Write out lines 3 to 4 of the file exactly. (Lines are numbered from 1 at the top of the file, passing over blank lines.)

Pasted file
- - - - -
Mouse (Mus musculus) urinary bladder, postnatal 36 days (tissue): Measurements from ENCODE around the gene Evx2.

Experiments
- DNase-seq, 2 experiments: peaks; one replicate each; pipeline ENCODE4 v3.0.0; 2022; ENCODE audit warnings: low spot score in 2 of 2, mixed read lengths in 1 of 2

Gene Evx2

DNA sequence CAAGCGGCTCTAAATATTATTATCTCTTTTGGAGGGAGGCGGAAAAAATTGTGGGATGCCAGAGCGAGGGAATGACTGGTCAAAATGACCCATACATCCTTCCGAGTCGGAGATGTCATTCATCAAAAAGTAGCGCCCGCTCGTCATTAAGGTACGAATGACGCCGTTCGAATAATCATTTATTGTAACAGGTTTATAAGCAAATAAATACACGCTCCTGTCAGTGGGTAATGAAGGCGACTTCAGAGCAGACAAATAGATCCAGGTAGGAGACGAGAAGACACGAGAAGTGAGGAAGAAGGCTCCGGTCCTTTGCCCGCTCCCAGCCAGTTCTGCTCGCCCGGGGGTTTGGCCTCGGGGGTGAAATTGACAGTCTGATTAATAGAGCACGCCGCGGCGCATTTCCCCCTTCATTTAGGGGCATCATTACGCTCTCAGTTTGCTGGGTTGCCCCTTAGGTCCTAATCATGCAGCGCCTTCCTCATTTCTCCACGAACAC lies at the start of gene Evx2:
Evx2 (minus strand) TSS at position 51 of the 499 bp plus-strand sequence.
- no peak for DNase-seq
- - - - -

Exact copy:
- DNase-seq, 2 experiments: peaks; one replicate each; pipeline ENCODE4 v3.0.0; 2022; ENCODE audit warnings: low spot score in 2 of 2, mixed read lengths in 1 of 2

Gene Evx2